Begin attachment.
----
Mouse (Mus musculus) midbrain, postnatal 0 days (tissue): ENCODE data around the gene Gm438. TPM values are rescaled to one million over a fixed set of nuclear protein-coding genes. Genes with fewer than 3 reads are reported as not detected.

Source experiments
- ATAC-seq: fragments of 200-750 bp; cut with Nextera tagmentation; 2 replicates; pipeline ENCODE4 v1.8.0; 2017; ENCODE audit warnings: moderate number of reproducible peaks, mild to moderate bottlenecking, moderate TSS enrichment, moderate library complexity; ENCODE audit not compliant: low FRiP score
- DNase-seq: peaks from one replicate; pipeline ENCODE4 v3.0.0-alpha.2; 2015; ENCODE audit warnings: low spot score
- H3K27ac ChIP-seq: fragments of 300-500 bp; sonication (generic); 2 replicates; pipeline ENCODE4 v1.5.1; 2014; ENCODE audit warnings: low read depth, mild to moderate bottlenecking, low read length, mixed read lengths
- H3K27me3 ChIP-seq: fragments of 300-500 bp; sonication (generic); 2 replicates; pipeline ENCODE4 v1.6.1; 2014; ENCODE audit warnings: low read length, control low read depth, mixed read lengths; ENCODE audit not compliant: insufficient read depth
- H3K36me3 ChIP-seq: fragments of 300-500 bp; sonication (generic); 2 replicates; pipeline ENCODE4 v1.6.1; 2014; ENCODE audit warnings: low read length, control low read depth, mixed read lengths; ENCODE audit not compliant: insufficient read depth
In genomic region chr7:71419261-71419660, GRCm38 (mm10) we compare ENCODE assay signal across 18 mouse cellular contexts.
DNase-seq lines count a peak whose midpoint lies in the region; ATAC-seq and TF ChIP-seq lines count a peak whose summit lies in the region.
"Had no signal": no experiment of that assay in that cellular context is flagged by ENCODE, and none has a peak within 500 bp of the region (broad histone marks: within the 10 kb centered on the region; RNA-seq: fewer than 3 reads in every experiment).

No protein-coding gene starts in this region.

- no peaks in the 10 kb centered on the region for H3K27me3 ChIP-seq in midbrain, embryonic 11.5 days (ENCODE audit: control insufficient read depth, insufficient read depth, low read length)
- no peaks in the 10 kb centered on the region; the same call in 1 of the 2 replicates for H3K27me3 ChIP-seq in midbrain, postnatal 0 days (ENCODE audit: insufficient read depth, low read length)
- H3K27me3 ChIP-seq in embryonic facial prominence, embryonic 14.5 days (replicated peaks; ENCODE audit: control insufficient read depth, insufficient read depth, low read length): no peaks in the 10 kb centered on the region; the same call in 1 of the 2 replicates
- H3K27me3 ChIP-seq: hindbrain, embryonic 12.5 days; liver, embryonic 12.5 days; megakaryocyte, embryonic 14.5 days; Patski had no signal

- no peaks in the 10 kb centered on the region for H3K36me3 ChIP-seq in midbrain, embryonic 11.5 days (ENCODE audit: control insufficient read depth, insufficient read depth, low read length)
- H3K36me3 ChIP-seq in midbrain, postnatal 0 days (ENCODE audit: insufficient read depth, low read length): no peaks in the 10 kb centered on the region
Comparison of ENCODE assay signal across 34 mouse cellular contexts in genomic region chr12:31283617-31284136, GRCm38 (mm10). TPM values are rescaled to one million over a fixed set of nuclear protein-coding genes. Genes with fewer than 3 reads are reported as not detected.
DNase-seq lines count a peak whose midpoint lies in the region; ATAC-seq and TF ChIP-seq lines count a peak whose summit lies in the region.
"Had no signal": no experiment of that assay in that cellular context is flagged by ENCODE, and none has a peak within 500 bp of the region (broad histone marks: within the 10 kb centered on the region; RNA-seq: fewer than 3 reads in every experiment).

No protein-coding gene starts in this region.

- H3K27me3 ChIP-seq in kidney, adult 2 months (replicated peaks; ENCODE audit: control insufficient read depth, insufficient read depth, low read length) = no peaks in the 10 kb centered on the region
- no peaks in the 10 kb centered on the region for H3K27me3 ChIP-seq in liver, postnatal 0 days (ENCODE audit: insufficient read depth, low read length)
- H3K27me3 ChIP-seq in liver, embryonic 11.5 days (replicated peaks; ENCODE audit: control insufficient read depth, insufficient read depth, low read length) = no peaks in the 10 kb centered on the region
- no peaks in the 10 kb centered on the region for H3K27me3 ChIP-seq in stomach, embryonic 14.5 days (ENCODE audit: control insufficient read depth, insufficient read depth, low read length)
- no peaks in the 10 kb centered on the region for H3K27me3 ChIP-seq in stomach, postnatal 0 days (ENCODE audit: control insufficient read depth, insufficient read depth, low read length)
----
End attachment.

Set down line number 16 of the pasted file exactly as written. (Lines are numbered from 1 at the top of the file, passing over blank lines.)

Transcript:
- no peaks in the 10 kb centered on the region for H3K36me3 ChIP-seq in midbrain, embryonic 11.5 days (ENCODE audit: control insufficient read depth, insufficient read depth, low read length)